SEPARATE AND UNEQUAL

THE INSIDE STORY OF ISRAELI RULE IN EAST JERUSALEM

Cheshin and Melamed, onetime aides to former Jerusalem mayor Teddy Kollek, and Hutman, formerly of the Jerusalem Post, offer a scathing exposÇ of persistent Israeli discriminatory practices against Jerusalem Arabs. Beginning in 1967, immediately after the Six Day War, Israel attempted to present to itself and to the world a portrait of a “united Jerusalem.” Israel’s eloquent spokesman, Abba Eban, then described Jerusalem to the United Nations as a city of “harmonious civic union.” Yet, at the same time, thousands of Israelis began to build housing on land expropriated from the East Jerusalem Arabs, with little regard for their concerns. While Mayor Kollek paid lip service to Arab demands for improved services, his priorities, state the authors, “were the same as those of other Israeli leaders to increase the Jewish presence in all parts of the city as fast as possible, while doing for the Arab residents only what was necessary to keep them placated.” The housing situation became so difficult for Jerusalem Arabs that many of them left for the “suburbs” in the West Bank, only to find themselves cut off from their families in Jerusalem. When the Intifada began to impact the city, the Israelis tried to downplay its violence, attributing the clashes and injuries to a few unruly teenagers. Kollek continued to believe that he could “buy peace and quiet in east Jerusalem by improving services and carrying out public work projects to make the Arabs feel they are being treated fairly.” But the Intifada was a nationalist explosion that the authors tie to years of Israeli inequality regarding basic health, education, and welfare services of its Arab inhabitants. While the book can seem a little shrill at times, the point is well made that Israel could do more for at least those East Jerusalem Arabs who who don—t openly oppose the state, and there is much here that informs the debate on Israel’s ground zero. (4 maps)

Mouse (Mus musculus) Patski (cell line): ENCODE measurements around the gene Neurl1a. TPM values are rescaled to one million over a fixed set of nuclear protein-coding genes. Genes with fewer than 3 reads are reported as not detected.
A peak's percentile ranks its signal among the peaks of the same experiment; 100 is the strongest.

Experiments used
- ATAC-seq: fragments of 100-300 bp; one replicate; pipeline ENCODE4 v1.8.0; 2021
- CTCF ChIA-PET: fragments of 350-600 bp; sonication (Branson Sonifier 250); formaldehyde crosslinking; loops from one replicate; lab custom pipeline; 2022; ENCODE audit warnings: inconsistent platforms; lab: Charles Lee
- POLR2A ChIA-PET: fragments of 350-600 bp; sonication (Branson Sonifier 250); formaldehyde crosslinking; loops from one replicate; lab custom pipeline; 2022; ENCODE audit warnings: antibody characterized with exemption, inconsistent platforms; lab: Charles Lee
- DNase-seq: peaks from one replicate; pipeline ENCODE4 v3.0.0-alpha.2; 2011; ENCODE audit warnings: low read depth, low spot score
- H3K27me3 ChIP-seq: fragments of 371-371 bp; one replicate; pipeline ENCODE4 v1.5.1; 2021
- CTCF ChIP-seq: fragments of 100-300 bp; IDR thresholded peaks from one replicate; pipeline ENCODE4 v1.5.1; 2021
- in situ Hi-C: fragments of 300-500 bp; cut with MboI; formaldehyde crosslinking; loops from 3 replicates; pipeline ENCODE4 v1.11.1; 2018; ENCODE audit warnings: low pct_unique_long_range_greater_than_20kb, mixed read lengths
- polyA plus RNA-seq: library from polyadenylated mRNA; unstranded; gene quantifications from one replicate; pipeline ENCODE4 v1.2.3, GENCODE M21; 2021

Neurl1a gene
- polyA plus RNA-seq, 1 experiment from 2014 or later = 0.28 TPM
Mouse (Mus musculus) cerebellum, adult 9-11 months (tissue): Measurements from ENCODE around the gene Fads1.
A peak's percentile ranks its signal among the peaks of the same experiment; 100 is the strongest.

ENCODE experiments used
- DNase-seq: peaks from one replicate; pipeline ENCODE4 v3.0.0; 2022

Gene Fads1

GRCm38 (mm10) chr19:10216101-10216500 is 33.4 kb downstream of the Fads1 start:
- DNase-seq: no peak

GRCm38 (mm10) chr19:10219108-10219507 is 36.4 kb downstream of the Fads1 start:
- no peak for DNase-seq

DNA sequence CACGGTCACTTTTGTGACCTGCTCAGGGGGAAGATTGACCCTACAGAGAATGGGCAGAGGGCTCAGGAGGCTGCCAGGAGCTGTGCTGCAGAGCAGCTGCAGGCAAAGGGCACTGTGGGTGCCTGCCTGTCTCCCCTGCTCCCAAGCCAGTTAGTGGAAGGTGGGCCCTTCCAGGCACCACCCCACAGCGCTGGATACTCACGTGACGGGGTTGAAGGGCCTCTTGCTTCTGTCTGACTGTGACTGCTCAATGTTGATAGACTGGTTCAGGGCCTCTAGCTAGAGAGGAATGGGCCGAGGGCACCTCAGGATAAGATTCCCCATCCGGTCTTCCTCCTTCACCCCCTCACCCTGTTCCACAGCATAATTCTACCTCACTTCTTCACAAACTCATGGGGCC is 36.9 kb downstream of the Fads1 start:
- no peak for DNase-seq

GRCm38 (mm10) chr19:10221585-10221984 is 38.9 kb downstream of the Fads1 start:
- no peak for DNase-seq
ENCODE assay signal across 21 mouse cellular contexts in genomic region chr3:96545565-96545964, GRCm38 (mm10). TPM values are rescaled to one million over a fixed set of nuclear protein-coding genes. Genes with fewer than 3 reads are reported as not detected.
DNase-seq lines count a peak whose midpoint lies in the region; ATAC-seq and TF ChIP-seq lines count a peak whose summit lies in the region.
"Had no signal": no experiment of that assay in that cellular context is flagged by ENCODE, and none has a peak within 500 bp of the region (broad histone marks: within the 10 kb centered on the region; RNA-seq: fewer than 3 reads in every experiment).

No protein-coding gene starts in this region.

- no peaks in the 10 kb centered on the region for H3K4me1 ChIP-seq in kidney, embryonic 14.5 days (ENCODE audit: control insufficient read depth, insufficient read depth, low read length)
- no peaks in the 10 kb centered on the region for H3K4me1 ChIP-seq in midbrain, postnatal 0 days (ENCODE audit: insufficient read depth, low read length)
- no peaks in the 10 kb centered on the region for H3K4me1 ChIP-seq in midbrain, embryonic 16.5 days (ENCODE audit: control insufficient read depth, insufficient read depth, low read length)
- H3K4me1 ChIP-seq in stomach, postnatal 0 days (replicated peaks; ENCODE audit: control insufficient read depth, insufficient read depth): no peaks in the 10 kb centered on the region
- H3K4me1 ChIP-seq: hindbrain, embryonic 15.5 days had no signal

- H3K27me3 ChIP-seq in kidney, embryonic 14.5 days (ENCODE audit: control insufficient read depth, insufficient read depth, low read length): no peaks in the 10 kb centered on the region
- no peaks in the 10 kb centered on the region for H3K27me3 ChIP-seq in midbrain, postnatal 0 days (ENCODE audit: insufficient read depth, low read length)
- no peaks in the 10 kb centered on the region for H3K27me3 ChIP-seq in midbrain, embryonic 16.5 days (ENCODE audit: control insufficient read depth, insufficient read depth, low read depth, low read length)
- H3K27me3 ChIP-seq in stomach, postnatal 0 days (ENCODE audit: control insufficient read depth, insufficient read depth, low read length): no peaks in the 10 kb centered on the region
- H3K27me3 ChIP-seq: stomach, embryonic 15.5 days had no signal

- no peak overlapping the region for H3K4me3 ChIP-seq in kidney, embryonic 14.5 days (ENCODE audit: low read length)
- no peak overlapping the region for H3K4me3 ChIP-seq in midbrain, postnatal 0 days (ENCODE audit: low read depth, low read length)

Pub Date: May 10, 1999

ISBN: 0-674-80136-9

Page Count: 288

Publisher: Harvard Univ.

Review Posted Online: May 19, 2010

Kirkus Reviews Issue: April 15, 1999

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KILLERS OF THE FLOWER MOON

THE OSAGE MURDERS AND THE BIRTH OF THE FBI

Dogged original research and superb narrative skills come together in this gripping account of pitiless evil.

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Greed, depravity, and serial murder in 1920s Oklahoma.